During the past three years of “studying” Brussels I have learnt many things.
First of all, there’s pre-drinks for EVERYTHING. Even pre-drinks have pre-drinks., better you know this early on. Brussels is an expensive city for a broke-ass student, so getting your pregame right is key to being able to get wasted 7 days a week and still be able to afford food (by which I mean Aiki noodles of course). Finding a balanced cocktail for your toxical diet is an art and takes a lot of work and dedication. You will have to find out for yourself the right amount of tequila shots that you should pound before going out, whether you’re going to a party, lectures or shopping at Colruyt. Find the formula that works best for you and stick with it. In your freshman year, it’s normal to miss a couple of parties because you misjudged your capacities, dropped a comma or a zero somewhere in your calculations, and ended up sleeping face-down under the kitchen table in a pool of some unidentified liquid (let’s hope it’s just beer). That’s okay, we’ve all been there. But that excuse won’t fly anymore in your second year.
I would love to give you some advice on saving money while going out but I’m not really allowed to talk about this great thing that rhymes with “rugs”. Nothing like a great carpet to be flying around the dancefloor with Aladin-style. Just make sure your rugs are vacuum cleaned and safe. There’s a lot of rug-dealers all around Brussels, especially where I used to live in Schaarbeek, next to Liedts Square. I’m not sponsored by this specific rug dealer, I’m just a fan.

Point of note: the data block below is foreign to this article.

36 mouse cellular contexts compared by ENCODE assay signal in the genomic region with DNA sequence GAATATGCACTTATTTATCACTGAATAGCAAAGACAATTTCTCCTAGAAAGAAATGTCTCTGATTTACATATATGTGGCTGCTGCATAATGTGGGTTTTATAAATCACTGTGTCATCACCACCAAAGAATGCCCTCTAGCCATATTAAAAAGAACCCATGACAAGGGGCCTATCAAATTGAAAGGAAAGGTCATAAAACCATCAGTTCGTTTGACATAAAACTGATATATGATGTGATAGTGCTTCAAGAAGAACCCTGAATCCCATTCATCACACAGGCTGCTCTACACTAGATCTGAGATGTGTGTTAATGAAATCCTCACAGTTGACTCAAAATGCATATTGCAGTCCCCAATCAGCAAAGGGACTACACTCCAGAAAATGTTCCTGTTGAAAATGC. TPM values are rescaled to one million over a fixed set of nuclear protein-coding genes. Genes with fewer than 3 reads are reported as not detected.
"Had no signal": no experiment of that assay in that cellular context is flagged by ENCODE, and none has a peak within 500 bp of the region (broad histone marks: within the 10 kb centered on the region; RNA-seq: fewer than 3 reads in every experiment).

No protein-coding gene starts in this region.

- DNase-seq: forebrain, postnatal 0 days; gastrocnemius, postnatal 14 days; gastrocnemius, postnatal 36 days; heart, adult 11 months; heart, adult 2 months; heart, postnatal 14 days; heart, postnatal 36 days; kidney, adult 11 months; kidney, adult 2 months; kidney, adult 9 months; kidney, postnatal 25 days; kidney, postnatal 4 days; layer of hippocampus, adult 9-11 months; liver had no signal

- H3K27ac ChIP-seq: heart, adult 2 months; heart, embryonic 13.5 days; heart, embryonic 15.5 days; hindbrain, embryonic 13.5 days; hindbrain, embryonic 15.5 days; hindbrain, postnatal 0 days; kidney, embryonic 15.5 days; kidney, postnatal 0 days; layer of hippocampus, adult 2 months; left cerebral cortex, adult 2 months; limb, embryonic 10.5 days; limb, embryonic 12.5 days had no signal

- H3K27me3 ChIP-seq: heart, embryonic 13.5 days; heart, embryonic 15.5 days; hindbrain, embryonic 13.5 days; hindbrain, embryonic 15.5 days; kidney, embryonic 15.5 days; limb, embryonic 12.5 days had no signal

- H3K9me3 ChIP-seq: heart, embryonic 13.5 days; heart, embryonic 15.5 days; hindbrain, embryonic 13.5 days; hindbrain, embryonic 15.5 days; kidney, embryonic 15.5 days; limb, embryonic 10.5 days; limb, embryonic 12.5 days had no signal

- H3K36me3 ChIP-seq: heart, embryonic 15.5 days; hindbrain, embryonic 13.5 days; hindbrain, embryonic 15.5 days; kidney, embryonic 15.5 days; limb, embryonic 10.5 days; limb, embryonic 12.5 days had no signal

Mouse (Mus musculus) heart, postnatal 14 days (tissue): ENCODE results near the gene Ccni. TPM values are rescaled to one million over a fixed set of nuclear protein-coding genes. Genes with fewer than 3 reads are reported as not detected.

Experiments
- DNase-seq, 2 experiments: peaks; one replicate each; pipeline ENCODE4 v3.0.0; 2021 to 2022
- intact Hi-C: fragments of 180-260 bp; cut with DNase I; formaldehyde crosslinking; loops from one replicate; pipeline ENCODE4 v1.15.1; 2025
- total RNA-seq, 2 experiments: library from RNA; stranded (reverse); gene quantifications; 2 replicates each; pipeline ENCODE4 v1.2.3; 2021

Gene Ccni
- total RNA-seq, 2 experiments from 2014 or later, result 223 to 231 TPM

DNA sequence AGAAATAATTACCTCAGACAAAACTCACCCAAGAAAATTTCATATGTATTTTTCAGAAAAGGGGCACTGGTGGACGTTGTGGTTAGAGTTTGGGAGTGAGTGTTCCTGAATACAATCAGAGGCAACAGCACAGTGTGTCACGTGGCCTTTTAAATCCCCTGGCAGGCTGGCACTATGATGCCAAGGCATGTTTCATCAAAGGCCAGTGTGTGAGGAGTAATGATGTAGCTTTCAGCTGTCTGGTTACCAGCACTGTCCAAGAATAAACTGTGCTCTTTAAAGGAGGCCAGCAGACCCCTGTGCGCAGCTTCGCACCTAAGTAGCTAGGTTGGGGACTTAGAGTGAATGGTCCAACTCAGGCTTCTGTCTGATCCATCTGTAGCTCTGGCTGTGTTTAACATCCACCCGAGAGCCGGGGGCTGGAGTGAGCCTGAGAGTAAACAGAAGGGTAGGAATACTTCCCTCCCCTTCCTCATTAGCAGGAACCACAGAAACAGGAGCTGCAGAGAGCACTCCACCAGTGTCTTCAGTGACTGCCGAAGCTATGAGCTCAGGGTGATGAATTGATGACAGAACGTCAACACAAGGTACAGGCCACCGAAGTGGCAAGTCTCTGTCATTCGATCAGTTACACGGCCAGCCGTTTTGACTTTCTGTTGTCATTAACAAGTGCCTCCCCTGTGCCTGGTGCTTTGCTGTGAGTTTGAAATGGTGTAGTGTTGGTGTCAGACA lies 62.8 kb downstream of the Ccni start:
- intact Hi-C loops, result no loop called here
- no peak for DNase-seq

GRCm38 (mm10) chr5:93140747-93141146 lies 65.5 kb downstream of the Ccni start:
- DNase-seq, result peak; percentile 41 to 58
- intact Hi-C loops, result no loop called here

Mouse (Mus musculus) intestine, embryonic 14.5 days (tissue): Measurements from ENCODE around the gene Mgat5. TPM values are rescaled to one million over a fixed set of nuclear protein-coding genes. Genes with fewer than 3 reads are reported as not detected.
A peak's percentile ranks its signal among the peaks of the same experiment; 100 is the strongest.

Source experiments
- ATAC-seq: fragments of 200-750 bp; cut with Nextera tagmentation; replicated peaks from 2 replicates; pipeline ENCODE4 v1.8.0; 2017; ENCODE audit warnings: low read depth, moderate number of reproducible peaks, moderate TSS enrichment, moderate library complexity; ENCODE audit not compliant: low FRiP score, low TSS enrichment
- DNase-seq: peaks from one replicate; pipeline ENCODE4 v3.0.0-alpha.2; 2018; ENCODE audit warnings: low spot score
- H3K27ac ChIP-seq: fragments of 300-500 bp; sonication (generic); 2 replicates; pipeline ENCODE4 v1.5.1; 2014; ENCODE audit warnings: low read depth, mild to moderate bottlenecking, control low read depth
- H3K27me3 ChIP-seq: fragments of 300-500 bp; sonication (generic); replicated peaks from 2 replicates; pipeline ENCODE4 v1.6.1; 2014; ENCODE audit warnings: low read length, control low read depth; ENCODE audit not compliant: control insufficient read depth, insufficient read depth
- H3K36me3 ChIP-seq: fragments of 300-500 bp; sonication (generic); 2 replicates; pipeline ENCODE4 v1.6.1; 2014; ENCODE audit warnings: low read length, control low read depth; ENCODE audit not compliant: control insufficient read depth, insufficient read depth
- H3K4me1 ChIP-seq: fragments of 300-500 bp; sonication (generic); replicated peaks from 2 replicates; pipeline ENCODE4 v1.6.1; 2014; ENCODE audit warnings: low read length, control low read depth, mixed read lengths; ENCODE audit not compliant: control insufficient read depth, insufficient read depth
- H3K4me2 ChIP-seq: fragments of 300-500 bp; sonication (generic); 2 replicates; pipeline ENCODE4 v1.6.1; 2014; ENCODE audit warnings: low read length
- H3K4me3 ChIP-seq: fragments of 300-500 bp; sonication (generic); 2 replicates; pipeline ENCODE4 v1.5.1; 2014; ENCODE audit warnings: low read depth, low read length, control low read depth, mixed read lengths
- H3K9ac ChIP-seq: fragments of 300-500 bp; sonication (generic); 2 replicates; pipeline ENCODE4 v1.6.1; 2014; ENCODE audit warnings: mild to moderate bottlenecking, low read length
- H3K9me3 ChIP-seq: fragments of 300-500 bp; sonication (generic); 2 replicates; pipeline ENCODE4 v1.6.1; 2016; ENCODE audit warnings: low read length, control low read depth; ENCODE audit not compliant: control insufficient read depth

So there’s a couple types of parties in Brussels, each with their own charmes and downsides. In the next segment, I will summarize what you can expect of each of these nights so you will have a better insight in where you want to go.
Frat parties, also known as TD’s (history lesson coming up, pay attention kids). TD stands for thé dansant (dansing tea) and goes back to the time when the bourgeoisie used to have tea parties in the afternoon during which they would dance, have some exotic imported tea and have a laugh about the suffering of the proletarians. Today, you could say that TD means the exact same opposite. In 2019, when you go to a TD, you will see mainly proletarians, drinking anything but tea, in a setting where a bourgeois intellectual like you and me would never dare to set foot. If you ever wondered where the Flemish Master painter Adriaen Brouwer got the inspiration for making all his paintings of drunken peasants back in the 1600’s, my theory is that he got his hands on a time machine and was teleported into the future to make paintings of the TD’s that go on at the VUB uni campus in Etterbeek. But I am drifting off again, ranting about the proletarians as per usual.